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Some of Britain’s biggest supermarkets are among some of the best-performing companies in a new anti-modern slavery ranking

Marks & Spencer, Tesco, Unilever and Reckitt Benckiser are among some of the UK’s largest listed companies leading the way in ending modern slavery, according to CCLA Investment Management’s first Modern Slavery Benchmark this week.

The benchmark, which splits companies into four different performance tiers, is a tool for investors to understand which companies are actively fighting – and to what extent – to erase modern slavery from their supply chains.

Tesco, Unilever and M&S ranked in the first tier after “displaying an evolved and mature approach to human rights due diligence, with extensive discussion on the risks, case studies on systemic modern slavery risks in the sector, and discussion on meaningful activity to find, fix and prevent modern slavery”, the report said.

Others such as ABF, Sainsbury’s and Diageo were placed in the second tier, defined as evolving good practice.

“As investors we are in a strong position to contribute to ending modern slavery in businesses,” said Martin Buttle, better work lead at the CCLA, the UK’s largest charity fund manager.

“We recognise modern slavery is a material risk for companies and that they need to do more to find, fix and prevent it on a global scale.

“While benchmarks may be a crude measure, the gathering of such data is important and enables more meaningful, targeted and potentially fruitful discussions between investors and companies to tackle modern slavery within a company’s own operations as well as its supply chain,” he added.

The benchmark assessed the largest UK-listed companies, with a combined market cap of over £2tn, on their efforts to conform with the Modern Slavery Act 2015, disclose information outlined by the Home Office as well as report on what they’re doing to identify, fix and prevent forced labour across their supply chains.

Former prime minister Theresa May, who has long campaigned on tackling modern slavery in the UK, said: “The Modern Slavery Act 2015 included ground-breaking law on transparency in supply chains. Section 54 of the Act required businesses with an annual turnover of more than £36m to disclose what they had done to address modern slavery in their organisations and supply chains and to publish an annual modern slavery statement.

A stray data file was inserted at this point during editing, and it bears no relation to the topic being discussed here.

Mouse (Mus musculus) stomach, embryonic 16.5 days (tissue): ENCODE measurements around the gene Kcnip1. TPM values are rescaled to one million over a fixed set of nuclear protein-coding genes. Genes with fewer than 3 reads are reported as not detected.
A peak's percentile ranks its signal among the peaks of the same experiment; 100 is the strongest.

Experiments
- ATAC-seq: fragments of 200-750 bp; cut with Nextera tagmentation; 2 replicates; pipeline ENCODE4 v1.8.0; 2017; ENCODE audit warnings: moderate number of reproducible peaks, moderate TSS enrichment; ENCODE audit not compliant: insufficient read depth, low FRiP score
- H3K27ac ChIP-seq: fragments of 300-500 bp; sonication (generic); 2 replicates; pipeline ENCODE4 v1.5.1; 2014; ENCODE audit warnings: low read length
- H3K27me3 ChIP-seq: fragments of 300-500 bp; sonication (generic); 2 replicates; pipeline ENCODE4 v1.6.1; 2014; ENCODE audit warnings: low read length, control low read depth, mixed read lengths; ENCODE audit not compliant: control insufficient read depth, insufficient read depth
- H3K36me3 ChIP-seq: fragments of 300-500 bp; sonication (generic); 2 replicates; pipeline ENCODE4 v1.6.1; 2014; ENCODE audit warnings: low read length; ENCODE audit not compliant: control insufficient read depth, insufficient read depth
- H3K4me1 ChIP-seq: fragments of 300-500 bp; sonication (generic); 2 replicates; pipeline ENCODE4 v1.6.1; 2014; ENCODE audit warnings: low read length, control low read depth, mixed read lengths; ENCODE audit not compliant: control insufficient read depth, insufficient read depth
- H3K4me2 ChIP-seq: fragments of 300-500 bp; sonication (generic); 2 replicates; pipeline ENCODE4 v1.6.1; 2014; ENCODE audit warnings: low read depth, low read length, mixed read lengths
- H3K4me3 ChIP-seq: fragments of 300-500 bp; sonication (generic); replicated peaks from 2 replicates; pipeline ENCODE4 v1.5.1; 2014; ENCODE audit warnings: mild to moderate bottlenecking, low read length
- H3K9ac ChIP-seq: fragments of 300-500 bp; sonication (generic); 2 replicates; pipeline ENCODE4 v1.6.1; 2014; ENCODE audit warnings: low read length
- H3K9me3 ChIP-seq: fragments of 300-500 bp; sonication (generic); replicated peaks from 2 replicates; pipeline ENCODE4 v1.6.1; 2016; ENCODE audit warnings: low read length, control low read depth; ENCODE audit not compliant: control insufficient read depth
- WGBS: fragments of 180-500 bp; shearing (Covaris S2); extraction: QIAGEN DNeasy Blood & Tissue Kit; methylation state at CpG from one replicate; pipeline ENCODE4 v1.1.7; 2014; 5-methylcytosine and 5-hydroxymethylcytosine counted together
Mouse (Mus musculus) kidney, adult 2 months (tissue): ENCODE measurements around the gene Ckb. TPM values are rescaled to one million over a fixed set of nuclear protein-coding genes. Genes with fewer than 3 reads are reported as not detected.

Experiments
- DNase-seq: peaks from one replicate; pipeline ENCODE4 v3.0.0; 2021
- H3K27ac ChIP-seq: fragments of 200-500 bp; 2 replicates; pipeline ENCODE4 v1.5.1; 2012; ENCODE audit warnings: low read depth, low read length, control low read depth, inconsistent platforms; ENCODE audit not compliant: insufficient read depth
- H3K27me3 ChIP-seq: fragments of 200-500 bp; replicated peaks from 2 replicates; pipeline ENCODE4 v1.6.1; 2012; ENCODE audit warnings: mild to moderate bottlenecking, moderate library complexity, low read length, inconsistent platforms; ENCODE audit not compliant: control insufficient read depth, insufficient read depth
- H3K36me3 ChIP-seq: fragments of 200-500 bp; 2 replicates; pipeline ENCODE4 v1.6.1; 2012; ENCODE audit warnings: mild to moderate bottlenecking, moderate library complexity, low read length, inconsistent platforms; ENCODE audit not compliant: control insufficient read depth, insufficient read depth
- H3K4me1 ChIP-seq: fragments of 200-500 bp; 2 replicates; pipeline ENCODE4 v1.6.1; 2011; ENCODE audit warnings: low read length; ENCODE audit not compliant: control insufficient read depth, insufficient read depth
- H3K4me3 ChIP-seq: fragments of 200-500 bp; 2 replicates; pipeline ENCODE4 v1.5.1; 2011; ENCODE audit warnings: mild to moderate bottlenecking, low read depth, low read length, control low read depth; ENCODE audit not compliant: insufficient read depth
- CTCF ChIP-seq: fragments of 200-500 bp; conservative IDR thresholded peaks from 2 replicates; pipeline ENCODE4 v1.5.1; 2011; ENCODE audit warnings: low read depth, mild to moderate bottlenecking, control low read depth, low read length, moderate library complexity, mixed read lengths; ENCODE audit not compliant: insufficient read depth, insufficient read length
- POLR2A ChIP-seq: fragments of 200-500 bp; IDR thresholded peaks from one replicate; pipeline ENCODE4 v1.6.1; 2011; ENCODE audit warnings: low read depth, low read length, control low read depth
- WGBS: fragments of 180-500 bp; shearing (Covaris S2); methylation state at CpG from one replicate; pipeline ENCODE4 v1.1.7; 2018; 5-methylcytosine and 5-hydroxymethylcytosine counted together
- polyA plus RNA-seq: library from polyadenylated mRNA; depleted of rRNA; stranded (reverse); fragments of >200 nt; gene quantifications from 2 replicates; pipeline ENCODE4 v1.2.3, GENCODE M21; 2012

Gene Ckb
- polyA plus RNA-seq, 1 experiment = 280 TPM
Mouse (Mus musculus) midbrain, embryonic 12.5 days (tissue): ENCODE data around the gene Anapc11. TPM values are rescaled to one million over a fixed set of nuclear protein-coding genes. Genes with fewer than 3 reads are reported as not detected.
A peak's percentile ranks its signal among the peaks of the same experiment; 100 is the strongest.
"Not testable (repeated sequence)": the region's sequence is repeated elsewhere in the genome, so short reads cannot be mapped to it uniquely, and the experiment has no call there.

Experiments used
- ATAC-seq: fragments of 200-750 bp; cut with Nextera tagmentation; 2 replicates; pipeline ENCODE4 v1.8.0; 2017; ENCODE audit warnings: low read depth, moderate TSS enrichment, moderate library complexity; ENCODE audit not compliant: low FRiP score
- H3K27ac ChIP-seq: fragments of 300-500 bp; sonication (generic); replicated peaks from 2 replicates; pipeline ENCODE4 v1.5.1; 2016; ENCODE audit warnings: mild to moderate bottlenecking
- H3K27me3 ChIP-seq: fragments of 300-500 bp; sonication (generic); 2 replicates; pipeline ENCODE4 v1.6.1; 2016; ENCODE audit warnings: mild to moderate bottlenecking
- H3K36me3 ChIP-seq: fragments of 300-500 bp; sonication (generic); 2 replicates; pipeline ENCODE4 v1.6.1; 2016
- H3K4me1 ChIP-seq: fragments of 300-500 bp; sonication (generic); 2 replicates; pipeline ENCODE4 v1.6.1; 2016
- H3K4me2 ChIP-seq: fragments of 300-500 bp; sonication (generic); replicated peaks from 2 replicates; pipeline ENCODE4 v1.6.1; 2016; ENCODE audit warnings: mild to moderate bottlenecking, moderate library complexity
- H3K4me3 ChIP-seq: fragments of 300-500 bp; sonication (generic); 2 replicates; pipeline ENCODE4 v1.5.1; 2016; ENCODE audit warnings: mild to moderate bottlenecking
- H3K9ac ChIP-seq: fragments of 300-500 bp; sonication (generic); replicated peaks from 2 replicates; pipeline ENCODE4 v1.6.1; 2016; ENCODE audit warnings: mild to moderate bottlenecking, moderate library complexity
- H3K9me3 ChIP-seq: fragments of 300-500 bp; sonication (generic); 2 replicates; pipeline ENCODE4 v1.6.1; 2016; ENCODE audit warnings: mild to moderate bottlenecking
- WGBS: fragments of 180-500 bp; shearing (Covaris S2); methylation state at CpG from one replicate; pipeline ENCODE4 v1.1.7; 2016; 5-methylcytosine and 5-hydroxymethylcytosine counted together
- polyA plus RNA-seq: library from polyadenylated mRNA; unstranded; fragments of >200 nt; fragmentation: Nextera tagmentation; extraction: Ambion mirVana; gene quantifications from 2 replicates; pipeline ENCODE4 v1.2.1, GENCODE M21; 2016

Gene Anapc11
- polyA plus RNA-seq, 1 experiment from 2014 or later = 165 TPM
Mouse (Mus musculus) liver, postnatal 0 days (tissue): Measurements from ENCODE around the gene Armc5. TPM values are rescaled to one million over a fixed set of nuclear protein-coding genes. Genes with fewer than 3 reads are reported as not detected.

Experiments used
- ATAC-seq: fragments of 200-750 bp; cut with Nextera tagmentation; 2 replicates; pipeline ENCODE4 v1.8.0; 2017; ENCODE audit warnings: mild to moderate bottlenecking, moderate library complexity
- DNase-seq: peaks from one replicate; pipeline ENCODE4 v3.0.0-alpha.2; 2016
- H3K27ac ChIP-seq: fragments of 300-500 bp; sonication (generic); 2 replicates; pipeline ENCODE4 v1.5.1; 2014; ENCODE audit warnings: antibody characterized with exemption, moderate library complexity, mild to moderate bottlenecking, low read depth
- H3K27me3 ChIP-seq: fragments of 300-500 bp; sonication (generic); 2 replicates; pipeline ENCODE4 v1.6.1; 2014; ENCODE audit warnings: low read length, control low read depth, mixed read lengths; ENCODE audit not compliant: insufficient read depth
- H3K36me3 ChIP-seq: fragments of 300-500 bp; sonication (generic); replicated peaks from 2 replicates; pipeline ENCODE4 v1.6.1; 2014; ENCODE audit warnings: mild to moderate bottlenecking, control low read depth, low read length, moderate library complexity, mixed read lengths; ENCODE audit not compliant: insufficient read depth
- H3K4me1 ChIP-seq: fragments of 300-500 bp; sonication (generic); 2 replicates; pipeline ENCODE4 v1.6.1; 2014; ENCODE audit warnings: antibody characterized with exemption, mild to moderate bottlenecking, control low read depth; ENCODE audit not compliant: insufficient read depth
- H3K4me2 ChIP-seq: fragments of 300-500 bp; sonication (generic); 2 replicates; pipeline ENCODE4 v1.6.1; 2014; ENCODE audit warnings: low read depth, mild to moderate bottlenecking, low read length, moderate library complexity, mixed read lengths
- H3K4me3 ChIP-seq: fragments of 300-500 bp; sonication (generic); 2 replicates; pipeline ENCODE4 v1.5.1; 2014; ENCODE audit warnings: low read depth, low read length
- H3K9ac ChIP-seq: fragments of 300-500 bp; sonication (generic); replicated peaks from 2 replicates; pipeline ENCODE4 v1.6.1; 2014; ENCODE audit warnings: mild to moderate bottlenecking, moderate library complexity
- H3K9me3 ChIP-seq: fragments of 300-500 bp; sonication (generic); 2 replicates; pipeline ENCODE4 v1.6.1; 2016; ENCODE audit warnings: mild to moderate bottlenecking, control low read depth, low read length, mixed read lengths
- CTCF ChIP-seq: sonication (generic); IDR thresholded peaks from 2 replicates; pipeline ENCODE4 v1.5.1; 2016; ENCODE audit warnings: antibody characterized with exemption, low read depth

“When we introduced it, we hoped investors would use them to inform active engagement with companies to encourage and support them to make improvements. CCLA’s benchmark is a great example of investors taking the lead and using modern slavery statements as a catalyst for positive change and I welcome it.”

Read more: Investors tell supermarkets to tackle increasing risk of modern slavery on UK farms

All of those companies appearing in tier one and half those appearing in tier two were consumer discretionary and consumer staples – both sectors that are notoriously at greatest risk of modern slavery and are more answerable to consumers.

Performance tiers three and four were dominated by financials, industrials and materials.

Around one in every four companies identified modern slavery in their supply chain and disclosed it publicly, and just under a third of companies disclosed steps taken to end ongoing risks where a violation was found.

While the CCLA said there was an improvement in company reporting since previous similar studies by the Business & Human Rights Resource Centre, there was still a significant gap between the best and worst performing companies.

Former anti-slavery commissioner Sara Thornton said: “While the UK’s modern slavery legislation is not perfect, the Modern Slavery Act remains important. Its requirement for disclosures on modern slavery enables investors to see which companies are taking action to end modern slavery.

“The UK government has undertaken to tighten the requirement of modern slavery statements and to provide more guidance. This is both necessary and overdue.

“Most companies want to do the right thing but they need policymakers to level the playing field, signal clear expectations and ensure those who ignore the law are sanctioned.”